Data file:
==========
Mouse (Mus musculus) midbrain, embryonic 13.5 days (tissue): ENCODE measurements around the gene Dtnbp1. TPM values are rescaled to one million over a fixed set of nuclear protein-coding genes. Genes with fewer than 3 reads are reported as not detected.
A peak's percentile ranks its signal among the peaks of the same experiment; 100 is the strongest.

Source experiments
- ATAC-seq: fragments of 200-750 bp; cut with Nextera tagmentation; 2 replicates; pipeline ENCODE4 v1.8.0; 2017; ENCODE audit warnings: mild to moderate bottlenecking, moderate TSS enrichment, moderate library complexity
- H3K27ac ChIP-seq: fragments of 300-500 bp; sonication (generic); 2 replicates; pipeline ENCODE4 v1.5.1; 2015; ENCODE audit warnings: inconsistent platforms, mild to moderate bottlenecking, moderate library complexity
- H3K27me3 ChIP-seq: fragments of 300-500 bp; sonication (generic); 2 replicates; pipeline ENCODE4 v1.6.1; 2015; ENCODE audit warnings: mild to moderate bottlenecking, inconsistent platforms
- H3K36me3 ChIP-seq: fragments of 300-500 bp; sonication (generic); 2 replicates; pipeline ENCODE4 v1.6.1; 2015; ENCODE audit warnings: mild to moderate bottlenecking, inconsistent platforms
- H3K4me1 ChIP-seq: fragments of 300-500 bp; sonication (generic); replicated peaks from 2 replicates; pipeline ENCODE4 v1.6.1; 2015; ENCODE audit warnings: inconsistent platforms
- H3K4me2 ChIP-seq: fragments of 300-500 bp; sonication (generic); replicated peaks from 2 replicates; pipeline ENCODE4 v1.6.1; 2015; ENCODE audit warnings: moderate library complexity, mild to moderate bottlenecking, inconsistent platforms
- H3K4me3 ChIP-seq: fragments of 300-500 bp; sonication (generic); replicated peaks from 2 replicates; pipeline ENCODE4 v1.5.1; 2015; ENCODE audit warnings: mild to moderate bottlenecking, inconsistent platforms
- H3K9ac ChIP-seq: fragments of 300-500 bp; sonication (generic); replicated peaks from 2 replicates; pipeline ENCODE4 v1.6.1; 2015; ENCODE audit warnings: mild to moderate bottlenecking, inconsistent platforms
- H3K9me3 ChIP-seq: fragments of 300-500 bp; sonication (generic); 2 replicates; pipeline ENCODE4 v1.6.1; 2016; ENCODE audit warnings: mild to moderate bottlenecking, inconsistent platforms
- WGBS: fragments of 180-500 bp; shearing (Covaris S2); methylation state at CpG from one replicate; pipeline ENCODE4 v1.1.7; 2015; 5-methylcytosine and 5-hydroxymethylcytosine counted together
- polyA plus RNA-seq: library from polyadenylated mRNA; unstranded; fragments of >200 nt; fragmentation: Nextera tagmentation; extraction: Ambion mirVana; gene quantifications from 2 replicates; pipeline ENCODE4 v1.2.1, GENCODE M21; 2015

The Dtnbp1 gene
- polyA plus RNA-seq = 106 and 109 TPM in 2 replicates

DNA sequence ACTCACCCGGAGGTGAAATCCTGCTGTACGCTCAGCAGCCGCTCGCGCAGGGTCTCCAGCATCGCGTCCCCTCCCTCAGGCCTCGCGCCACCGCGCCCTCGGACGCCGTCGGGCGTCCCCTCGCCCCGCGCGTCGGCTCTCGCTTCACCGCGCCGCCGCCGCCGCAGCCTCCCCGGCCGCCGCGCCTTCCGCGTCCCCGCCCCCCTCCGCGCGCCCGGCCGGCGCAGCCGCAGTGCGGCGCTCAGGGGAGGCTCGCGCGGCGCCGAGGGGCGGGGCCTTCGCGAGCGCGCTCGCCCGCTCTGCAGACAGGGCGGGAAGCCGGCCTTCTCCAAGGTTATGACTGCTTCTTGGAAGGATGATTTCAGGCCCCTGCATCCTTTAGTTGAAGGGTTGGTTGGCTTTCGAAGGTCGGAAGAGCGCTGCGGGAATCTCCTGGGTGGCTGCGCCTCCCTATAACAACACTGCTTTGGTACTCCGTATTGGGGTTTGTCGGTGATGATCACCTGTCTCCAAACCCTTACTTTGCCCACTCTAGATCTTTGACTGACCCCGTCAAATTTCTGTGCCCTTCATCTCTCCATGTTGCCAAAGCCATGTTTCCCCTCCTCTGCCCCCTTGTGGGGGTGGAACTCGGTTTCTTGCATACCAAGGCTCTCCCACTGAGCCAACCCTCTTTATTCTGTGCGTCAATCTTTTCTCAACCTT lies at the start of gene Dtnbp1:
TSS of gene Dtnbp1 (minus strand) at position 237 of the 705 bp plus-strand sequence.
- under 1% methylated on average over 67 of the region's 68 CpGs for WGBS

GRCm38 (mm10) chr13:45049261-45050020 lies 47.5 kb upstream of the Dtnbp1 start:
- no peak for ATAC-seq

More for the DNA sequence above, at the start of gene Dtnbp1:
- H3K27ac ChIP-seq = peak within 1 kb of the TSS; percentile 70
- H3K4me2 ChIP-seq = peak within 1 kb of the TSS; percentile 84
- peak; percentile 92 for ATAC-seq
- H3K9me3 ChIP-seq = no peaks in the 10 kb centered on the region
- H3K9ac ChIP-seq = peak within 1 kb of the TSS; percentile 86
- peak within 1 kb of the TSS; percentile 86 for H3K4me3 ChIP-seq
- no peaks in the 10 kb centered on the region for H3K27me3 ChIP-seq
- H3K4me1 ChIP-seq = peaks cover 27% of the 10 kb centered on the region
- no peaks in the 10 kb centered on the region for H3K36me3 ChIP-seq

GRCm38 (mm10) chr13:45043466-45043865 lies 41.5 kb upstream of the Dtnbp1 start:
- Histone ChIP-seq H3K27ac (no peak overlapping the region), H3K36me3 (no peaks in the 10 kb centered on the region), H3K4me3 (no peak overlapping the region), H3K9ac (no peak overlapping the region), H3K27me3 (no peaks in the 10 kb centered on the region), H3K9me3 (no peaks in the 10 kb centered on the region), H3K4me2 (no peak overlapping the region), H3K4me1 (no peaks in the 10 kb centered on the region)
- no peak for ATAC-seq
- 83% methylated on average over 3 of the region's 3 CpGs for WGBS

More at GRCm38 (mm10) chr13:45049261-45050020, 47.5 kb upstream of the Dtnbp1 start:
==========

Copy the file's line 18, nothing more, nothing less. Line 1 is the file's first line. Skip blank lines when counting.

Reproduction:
TSS of gene Dtnbp1 (minus strand) at position 237 of the 705 bp plus-strand sequence.